Photographer Jon Kaplan visits an eye camp in Nepal
Jon Kaplan: I flew to Katmandu, and from there took a small plane to Lumbini, which is in the central-southern part of Nepal near the border with India. From Lumbini, you get in a jeep and go about eight hours up into the hills on winding, bumpy roads. It's very rugged — narrow roads, with no guardrails to keep you from going off thousands of feet into ravines below.
Eventually, we arrive at the village. It's a very remote area, at least two hours from any medical care. The eye camp is being held in a school. There are people lined up to see the doctors — old people, infants, teenagers, a whole range of patients. The staff is taking medical histories, writing it all down, and then each patient is examined.
This whole process happens in the school's classrooms. One room is set up for examinations. In another, they're making eyeglasses, pretty much by hand. But the most amazing part is the cataract surgeries they do — also done in the classrooms. They push some tables together and set up an operating table. They have a little generator powering this special light they use while they're operating. The doctors are all robed up, in gloves just like in an operating room. The patients are also in gowns and drapes.
New Chance for a Mother and Baby
There was a young woman there, about 22 or 23 years old, and she had a one-year-old baby. This woman had been blind since she was 6 or 7 years old. Her husband was deaf and not able to speak — I don't know how they communicated. And their baby daughter was also blind since birth with cataracts. It must have been a difficult life for all of them. This young woman just looked so sad, there just seemed to be no joy in her face at all.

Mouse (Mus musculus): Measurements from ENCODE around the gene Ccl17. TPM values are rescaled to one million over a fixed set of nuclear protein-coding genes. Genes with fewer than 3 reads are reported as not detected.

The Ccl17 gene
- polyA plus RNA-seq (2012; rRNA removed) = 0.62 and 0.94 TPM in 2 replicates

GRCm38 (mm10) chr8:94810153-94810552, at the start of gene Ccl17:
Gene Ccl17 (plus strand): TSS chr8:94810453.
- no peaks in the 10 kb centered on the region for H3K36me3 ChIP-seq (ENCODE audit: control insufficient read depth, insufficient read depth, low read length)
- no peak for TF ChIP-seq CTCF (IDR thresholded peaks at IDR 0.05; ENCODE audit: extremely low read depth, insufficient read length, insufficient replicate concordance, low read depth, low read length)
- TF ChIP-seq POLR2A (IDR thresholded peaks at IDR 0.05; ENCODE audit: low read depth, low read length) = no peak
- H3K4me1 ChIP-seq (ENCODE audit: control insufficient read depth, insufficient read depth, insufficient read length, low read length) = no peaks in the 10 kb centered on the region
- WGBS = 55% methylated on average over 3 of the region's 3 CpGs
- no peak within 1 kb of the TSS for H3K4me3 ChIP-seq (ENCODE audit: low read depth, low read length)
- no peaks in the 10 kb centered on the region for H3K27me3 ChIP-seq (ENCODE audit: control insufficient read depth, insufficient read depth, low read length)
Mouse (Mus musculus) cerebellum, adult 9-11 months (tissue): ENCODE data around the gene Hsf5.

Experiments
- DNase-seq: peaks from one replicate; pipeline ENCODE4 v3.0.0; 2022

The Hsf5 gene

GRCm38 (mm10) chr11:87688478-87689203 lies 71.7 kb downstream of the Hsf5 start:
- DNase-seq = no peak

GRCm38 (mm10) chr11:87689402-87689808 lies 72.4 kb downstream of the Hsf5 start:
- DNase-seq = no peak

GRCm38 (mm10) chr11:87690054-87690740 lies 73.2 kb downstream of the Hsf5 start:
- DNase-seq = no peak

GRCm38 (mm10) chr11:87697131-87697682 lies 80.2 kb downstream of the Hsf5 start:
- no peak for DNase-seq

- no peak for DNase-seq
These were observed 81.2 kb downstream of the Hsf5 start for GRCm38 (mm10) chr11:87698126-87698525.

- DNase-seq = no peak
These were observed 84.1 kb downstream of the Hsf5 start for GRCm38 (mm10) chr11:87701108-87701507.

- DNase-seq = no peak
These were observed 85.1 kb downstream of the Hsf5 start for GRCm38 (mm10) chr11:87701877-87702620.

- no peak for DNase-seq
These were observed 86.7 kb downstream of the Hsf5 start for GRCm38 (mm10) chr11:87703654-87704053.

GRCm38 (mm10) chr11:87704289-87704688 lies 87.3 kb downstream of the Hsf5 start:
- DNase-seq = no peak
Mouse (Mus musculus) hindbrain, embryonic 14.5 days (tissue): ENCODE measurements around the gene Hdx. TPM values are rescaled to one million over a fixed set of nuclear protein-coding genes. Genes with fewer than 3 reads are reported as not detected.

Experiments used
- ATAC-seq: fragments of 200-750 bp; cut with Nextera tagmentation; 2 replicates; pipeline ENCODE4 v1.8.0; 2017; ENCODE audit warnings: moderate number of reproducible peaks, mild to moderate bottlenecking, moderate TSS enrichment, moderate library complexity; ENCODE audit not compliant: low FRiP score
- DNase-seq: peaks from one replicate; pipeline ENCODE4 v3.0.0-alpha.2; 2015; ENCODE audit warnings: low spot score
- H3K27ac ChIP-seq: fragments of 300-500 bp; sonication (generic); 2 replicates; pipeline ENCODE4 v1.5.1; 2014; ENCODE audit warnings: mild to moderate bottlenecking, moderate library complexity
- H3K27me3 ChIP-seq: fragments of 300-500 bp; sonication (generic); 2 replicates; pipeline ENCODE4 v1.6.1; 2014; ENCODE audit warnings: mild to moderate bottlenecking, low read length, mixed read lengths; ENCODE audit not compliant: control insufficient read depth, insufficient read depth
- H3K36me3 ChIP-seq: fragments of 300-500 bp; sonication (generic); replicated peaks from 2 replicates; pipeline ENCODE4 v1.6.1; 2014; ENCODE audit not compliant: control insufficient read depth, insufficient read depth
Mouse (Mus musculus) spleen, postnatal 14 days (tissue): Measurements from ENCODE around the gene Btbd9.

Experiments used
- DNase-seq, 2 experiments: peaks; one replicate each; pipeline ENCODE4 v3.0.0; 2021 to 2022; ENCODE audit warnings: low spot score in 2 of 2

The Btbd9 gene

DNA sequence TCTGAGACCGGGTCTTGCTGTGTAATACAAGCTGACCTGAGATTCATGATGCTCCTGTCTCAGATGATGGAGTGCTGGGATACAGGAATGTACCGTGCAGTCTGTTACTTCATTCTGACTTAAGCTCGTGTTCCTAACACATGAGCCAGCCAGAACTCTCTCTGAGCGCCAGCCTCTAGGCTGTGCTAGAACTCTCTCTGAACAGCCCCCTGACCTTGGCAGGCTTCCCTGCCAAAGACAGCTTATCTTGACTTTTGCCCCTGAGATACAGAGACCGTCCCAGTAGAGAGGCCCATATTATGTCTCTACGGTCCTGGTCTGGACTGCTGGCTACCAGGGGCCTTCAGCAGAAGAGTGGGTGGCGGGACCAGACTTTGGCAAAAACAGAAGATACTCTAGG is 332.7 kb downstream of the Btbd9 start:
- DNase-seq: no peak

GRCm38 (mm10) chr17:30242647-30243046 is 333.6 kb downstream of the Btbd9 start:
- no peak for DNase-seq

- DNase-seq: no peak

She was examined and it was determined that cataract surgery would help her. That afternoon, they did all the pre-op tests. They cleaned her face, wiped it down with antiseptic, got her dressed in a hospital gown. The actual surgery takes maybe 15 minutes. I watched several of them. They do the surgery and immediately cover up the eye with a patch to keep it clean overnight. It would seem hard to wait till the next day to see, but these people have been waiting years.
That next morning, I had to get back down to Lumbini. So, I got up early because I wanted to see this young woman again before leaving. We found her, and one of the staff helped her take off the eye patch. Well, the patch came off — and she had the biggest smile on her face that I have ever seen, anywhere! She could see her baby! She could see her husband for the first time! It was simply amazing — something I'll never forget.
The next day, they would operate on her the other eye. It also turned out that her baby could have its vision restored with surgery, but that needed to be done at the hospital in Lumbini. The village agreed to send somebody to Lumbini with this woman to help take care of things, but the money was an issue. Who was going to pay for the bus fare, which was something like $15? I offered to pay $15 — how could you not? But the staff suggested letting the community come up with half, so it's like a matching grant and the community will be sponsoring her too.
By now, I'm sure that the baby is seeing and the mother is seeing — and their lives are now changed forever. But without this mobile clinic, this young woman and her baby would probably never see.
Inspired to Do More
For me, it just reinforces my good feelings about Seva. Now, I've seen it myself — I've seen these people's lives. I've been supporting Seva for years and helping with fundraising, but this experience reminds me that it's not about the dollars. It's about helping people live a productive, happy and full life.
It also reinforces my feelings that there is a lot more to go. This is one village. There are thousands of villages just like this in Nepal, India, Tibet, Cambodia — all over the world. So, I'm inspired to keep doing what I can to support Seva's work. Sometimes the gift of giving is it’s own reward.